By Paul Thigpen, Ph.D.
Not long ago a TCA reader wrote us to ask a familiar question: What should we tell children when a pet dies and they ask whether animals have souls and go to heaven? She reported that she had upset some parents when she told their children (students in her class) that the answer to both questions was no.
The answer to the first question -- do animals have souls? -- depends, of course, on how we define "soul." Ancient and medieval writers, both pagan and Christian, often used terms that we translate as "soul" (Greek psyche, Latin anima) to refer in general to that part of an animate (living) creature which sets it apart from inanimate (nonliving) creatures.
In other words, a "soul" was simply a living creature's "principle of life."
In fact, some biblical texts in the Old Testament seem to apply certain Hebrew terms in a similar way. For example, the phrase nephesh chayah (literally, "living soul") can refer both to human beings (see Gn 2:7) and to animals (Gn 1:30).
Ruach, the Hebrew term for "spirit" (and also for "breath," as the indicator of life), is also applied to both humans and animals in Ecclesiastes 3:21. (It's translated into English as "spirit" in the Revised Standard Version and as "life-breath" in the New American Bible).
If we think of "soul" in this general sort of way, then, animals and even plants have what could be called a "soul" simply because they are alive. Thus the ancients spoke of animals as having "sensitive souls," and plants as having "vegetative souls."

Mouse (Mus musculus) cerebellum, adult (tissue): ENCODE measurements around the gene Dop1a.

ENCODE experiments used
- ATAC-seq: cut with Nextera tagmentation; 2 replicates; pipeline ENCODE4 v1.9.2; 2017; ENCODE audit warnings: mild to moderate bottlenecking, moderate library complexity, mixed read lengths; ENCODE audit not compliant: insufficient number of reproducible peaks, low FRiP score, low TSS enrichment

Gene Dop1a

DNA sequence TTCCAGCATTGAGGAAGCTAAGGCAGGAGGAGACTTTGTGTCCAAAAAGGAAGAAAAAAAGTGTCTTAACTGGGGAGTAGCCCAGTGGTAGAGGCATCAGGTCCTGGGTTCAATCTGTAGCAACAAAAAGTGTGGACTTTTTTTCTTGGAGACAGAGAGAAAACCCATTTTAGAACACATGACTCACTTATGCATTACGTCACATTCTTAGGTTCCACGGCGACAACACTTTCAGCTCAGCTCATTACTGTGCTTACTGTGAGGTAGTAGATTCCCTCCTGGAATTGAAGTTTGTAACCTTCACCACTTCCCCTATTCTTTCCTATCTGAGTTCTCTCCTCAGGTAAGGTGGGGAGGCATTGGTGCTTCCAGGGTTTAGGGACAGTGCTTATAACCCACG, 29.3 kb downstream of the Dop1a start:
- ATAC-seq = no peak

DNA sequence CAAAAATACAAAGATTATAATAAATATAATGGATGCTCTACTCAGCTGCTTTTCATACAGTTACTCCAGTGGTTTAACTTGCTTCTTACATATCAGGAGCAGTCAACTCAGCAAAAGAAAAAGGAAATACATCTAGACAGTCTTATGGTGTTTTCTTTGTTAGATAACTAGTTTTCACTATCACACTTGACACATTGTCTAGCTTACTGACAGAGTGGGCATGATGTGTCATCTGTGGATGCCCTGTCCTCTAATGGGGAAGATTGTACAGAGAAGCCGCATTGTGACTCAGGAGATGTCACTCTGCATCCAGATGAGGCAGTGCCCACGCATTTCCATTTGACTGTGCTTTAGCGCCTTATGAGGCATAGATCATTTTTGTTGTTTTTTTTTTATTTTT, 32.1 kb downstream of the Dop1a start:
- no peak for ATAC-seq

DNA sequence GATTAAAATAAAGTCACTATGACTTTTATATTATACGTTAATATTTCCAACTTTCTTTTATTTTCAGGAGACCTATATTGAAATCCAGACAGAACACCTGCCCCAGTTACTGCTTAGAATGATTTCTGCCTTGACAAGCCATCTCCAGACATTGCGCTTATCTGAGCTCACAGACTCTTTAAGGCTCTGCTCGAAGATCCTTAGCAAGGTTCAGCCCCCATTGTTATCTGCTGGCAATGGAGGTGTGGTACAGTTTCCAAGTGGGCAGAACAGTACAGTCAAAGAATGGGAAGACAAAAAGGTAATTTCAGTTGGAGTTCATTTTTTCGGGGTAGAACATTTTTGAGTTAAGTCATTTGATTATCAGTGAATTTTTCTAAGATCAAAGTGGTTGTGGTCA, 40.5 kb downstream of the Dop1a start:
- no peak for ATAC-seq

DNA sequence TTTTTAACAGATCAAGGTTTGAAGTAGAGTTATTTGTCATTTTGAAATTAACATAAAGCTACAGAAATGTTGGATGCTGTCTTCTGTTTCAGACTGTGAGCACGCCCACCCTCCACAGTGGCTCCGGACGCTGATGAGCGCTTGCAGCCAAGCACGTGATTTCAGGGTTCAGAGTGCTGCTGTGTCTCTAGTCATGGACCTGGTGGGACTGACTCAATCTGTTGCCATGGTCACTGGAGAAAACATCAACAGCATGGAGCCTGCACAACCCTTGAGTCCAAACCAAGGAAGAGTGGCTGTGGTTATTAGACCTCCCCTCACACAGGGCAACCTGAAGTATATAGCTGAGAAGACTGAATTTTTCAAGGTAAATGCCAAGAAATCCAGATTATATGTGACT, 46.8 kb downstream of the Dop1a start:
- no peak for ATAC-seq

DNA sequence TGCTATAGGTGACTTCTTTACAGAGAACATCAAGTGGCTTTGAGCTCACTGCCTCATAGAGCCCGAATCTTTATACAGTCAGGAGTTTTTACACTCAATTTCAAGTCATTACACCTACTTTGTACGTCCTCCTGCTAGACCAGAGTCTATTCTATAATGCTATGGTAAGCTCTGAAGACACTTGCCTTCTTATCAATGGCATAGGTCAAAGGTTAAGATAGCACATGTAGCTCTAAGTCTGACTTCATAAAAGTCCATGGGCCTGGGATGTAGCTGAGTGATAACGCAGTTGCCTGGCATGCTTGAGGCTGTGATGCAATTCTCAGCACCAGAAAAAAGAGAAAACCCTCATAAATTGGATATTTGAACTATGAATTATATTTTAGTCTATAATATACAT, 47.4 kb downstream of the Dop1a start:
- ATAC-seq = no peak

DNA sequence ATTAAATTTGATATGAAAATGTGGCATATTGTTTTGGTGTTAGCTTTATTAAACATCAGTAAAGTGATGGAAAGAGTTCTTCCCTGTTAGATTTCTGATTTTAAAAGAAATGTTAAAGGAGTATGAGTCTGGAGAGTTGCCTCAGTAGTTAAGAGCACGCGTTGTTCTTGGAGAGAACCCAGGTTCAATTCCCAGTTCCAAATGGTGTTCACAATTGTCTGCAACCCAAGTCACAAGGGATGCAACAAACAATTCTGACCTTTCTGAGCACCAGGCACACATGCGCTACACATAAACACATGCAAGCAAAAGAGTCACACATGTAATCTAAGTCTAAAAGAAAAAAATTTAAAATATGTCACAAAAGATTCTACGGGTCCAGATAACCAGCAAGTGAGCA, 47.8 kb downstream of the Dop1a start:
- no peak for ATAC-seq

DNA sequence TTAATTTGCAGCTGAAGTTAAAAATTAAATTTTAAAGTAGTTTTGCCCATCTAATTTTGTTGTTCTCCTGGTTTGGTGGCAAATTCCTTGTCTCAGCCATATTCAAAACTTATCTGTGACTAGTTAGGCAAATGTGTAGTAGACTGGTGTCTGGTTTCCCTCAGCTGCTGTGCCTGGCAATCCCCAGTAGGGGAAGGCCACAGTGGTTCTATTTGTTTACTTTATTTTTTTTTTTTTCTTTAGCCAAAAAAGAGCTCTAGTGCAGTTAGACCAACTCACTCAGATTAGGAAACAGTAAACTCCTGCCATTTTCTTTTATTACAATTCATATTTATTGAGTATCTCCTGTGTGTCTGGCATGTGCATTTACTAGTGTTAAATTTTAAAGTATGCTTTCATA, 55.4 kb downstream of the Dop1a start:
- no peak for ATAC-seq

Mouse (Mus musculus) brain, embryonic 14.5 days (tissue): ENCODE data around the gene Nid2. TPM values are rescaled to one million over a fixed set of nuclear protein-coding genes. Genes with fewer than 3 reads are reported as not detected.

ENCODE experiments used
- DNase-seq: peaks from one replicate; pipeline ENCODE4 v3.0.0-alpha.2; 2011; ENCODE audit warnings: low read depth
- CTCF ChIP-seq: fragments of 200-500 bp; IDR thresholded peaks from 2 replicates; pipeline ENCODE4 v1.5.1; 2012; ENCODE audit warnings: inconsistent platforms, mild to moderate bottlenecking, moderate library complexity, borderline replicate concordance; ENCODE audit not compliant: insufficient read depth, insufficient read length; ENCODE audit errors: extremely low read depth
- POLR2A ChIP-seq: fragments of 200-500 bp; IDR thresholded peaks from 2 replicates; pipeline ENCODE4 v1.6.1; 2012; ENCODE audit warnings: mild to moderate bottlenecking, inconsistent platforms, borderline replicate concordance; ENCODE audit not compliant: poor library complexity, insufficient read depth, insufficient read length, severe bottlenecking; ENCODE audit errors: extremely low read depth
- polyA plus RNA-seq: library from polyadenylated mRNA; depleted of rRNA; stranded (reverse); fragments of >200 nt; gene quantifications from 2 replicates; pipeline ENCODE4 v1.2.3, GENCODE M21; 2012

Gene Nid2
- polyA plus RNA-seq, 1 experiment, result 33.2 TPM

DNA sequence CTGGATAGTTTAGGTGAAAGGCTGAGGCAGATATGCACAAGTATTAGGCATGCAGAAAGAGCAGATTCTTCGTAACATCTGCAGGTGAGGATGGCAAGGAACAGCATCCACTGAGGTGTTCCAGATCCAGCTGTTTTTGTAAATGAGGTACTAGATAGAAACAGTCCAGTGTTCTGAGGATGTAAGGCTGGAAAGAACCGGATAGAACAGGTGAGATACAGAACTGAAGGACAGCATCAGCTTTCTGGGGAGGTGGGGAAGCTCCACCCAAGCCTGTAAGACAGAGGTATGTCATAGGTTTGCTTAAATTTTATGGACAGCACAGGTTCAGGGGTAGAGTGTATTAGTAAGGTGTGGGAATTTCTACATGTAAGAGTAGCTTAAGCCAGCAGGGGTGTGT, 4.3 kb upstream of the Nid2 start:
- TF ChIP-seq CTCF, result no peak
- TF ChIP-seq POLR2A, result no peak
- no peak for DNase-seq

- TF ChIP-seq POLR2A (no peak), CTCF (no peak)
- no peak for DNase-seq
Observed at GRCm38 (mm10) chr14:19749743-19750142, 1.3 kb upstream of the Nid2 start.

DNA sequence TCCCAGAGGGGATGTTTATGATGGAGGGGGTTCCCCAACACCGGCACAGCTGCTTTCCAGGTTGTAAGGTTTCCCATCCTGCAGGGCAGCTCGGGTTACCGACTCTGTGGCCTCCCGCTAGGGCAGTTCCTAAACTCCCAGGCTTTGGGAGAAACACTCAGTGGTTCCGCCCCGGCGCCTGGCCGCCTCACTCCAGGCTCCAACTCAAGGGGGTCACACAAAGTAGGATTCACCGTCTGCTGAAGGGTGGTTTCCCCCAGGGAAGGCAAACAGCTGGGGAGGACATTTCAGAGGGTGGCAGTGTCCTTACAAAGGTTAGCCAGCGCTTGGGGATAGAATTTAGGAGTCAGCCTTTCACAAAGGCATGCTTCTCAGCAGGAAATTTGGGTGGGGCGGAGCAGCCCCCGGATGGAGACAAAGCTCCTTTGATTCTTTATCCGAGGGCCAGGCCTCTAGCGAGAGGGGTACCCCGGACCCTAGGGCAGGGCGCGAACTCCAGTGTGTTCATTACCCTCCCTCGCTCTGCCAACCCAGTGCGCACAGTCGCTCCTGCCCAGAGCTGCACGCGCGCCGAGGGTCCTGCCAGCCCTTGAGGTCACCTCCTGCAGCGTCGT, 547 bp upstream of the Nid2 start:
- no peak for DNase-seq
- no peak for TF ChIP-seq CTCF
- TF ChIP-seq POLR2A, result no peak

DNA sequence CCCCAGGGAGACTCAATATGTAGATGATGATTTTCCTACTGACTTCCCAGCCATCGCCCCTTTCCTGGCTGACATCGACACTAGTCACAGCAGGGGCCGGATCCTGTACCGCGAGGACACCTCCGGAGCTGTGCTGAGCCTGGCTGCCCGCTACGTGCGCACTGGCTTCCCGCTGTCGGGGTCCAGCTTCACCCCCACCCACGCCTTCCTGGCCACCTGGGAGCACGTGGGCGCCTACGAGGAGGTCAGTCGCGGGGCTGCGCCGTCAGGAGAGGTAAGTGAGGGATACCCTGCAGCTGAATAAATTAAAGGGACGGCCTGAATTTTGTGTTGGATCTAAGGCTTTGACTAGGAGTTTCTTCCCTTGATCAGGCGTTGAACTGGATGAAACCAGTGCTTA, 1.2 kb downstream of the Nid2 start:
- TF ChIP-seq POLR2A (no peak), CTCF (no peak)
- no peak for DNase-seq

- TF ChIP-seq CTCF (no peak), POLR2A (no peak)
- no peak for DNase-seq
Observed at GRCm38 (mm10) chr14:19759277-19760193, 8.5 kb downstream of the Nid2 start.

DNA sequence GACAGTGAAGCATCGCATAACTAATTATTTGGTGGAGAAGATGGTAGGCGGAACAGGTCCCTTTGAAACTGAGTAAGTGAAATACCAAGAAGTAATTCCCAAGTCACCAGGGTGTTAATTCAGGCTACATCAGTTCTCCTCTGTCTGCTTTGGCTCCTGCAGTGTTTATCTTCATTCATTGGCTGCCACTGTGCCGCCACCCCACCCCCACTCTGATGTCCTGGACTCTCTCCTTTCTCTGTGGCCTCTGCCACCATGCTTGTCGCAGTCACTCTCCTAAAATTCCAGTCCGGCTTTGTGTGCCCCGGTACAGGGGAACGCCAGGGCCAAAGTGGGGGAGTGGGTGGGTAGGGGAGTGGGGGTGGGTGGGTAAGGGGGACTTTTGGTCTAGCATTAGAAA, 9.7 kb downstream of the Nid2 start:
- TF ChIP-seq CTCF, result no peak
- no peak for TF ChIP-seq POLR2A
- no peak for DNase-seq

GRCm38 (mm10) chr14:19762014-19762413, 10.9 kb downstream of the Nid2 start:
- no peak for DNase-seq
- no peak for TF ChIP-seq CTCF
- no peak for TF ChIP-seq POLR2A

No doubt that sounds strange to our modern ears. How odd to think of the rosemary bush in the garden as having in some sense a "soul" -- though, thank goodness, that "soul" would depart once it was harvested and dried to use in the spaghetti!
Nevertheless, it's important to note that even if we use the term soul as the ancients did, we must observe (as they did) that plant, animal and human souls are of quite different kinds.
The plant's "vegetative soul" (its life principle) enables it to reproduce and to assimilate nourishment for growth. That's something a rock, for example, can't do.
Animals can do that plus other things. Their "sensitive" souls allow them to move; to sense and respond to external stimuli; and (in some of them) to perform rudimentary mental functions such as learning and even communication.
Even so, the human soul is unique. Of all earthly creatures, only humans are made in the image of God (see Gn 1:26-27). Their soul is actually an immortal spirit, fully rational, able to reason and communicate at high levels, and able to choose good or evil with a free will.
Among earthly creatures, only humans are truly able to love in the full sense of the word: to will the highest good of another. Humans can know and love God and enter into friendship with Him in a way that no other earthly creature can.
Through sanctifying grace, the human soul is capable of the Beatific Vision in heaven -- that is, capable of entering so fully into union with God that we can see Him and know Him as He is.
Perhaps our reader should say something like this to her young students: Animals have "souls" in the sense that they are alive; they aren't just objects like rocks or chairs. That's why we enjoy them so much!
But their souls aren't the same as human souls. The human soul is something much higher and greater, and that makes it possible for humans to have a deep friendship with God in a way that other creatures can't.
So what about the second question: Do animals go to heaven?
Some people point to the scriptural account of Elijah's being taken to heaven by "a flaming chariot and flaming horses" as evidence that animals can be in heaven (see 2 Kgs 2:11-12). But it's not possible to draw any firm conclusions about the matter from that particular passage.